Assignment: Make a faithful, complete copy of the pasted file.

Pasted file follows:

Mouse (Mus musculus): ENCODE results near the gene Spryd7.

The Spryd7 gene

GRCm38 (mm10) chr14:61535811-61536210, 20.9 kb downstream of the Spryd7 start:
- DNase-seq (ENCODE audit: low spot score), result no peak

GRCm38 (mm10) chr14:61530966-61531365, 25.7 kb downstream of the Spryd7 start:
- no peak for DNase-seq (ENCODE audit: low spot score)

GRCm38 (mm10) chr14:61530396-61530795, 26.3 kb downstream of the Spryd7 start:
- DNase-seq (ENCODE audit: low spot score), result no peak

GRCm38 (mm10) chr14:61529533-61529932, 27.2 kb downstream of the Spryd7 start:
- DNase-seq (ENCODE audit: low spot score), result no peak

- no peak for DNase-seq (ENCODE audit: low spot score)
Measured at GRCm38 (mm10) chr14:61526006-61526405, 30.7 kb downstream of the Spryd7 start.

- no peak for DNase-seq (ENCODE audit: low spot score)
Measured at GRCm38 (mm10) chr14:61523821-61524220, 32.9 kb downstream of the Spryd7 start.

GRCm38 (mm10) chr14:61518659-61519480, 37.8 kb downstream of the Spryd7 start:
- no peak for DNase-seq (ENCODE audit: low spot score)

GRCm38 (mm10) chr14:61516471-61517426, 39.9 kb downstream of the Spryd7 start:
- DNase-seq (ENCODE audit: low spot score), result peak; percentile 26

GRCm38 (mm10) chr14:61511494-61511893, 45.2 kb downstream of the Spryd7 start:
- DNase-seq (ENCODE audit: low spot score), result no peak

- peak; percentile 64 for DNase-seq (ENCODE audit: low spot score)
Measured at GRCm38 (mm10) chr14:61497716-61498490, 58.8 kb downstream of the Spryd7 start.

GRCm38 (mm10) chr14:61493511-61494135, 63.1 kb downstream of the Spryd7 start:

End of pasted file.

Mouse (Mus musculus): ENCODE results near the gene Spryd7.

The Spryd7 gene

GRCm38 (mm10) chr14:61535811-61536210, 20.9 kb downstream of the Spryd7 start:
- DNase-seq (ENCODE audit: low spot score), result no peak

GRCm38 (mm10) chr14:61530966-61531365, 25.7 kb downstream of the Spryd7 start:
- no peak for DNase-seq (ENCODE audit: low spot score)

GRCm38 (mm10) chr14:61530396-61530795, 26.3 kb downstream of the Spryd7 start:
- DNase-seq (ENCODE audit: low spot score), result no peak

GRCm38 (mm10) chr14:61529533-61529932, 27.2 kb downstream of the Spryd7 start:
- DNase-seq (ENCODE audit: low spot score), result no peak

- no peak for DNase-seq (ENCODE audit: low spot score)
Measured at GRCm38 (mm10) chr14:61526006-61526405, 30.7 kb downstream of the Spryd7 start.

- no peak for DNase-seq (ENCODE audit: low spot score)
Measured at GRCm38 (mm10) chr14:61523821-61524220, 32.9 kb downstream of the Spryd7 start.

GRCm38 (mm10) chr14:61518659-61519480, 37.8 kb downstream of the Spryd7 start:
- no peak for DNase-seq (ENCODE audit: low spot score)

GRCm38 (mm10) chr14:61516471-61517426, 39.9 kb downstream of the Spryd7 start:
- DNase-seq (ENCODE audit: low spot score), result peak; percentile 26

GRCm38 (mm10) chr14:61511494-61511893, 45.2 kb downstream of the Spryd7 start:
- DNase-seq (ENCODE audit: low spot score), result no peak

- peak; percentile 64 for DNase-seq (ENCODE audit: low spot score)
Measured at GRCm38 (mm10) chr14:61497716-61498490, 58.8 kb downstream of the Spryd7 start.

GRCm38 (mm10) chr14:61493511-61494135, 63.1 kb downstream of the Spryd7 start: